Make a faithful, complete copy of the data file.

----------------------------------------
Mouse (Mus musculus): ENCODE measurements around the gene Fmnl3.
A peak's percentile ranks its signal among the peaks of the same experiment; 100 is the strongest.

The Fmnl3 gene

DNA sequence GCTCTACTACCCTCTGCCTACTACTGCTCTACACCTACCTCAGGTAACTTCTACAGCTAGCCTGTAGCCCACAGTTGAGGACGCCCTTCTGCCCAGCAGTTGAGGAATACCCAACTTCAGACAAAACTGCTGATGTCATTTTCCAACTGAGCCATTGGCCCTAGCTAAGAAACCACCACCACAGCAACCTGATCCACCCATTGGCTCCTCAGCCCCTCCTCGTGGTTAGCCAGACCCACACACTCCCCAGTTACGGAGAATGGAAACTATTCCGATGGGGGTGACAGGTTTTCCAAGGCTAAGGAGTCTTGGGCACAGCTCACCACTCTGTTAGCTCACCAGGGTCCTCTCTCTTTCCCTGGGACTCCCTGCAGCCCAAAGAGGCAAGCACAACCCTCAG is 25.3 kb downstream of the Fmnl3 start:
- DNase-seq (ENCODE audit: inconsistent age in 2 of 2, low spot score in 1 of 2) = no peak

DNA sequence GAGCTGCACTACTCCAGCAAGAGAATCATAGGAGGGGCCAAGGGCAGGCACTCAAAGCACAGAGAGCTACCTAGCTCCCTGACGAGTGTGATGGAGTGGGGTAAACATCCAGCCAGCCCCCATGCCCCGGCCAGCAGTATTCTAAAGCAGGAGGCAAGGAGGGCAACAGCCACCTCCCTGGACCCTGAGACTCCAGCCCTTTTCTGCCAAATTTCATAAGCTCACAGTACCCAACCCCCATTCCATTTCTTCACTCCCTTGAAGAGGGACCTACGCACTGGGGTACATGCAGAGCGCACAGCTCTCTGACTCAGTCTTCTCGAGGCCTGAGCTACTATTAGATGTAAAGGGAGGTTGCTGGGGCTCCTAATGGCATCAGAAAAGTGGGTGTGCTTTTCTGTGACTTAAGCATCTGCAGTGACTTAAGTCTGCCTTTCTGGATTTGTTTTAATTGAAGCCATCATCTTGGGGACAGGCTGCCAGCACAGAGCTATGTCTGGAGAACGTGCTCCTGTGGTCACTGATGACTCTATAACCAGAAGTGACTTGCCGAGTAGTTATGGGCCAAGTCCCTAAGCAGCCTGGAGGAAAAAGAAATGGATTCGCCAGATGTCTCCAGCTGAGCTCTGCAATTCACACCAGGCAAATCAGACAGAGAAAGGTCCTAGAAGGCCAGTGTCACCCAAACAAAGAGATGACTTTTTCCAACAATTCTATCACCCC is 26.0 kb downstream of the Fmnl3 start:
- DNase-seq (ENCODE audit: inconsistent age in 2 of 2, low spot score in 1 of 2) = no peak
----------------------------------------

Mouse (Mus musculus): ENCODE measurements around the gene Fmnl3.
A peak's percentile ranks its signal among the peaks of the same experiment; 100 is the strongest.

The Fmnl3 gene

DNA sequence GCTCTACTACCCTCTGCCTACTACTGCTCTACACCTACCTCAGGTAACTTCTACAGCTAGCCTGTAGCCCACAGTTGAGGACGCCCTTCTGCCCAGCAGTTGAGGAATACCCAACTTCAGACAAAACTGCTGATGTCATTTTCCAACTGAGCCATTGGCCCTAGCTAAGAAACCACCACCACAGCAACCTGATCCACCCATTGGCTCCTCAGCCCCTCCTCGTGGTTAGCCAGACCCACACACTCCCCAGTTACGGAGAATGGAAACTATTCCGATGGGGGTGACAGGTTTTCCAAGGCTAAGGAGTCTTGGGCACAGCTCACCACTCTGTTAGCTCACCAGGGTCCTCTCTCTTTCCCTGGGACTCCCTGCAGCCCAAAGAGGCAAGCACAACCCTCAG is 25.3 kb downstream of the Fmnl3 start:
- DNase-seq (ENCODE audit: inconsistent age in 2 of 2, low spot score in 1 of 2) = no peak

DNA sequence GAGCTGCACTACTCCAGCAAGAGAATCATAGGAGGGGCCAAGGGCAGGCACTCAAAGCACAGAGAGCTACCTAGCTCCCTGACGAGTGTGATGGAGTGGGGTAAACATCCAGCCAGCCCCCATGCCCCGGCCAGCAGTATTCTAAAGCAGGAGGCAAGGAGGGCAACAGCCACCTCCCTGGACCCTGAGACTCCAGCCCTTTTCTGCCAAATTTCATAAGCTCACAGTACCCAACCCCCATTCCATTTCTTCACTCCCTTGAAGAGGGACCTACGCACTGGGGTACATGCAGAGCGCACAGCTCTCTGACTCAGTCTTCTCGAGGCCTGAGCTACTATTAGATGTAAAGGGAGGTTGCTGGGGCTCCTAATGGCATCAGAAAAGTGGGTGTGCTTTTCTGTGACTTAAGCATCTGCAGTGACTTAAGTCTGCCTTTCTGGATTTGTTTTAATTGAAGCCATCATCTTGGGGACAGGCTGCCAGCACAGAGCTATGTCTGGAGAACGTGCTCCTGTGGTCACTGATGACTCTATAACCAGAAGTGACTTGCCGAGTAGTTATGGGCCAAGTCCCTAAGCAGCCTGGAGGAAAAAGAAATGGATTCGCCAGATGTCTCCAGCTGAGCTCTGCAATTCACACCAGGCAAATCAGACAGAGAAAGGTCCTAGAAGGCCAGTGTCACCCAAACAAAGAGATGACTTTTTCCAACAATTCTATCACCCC is 26.0 kb downstream of the Fmnl3 start:
- DNase-seq (ENCODE audit: inconsistent age in 2 of 2, low spot score in 1 of 2) = no peak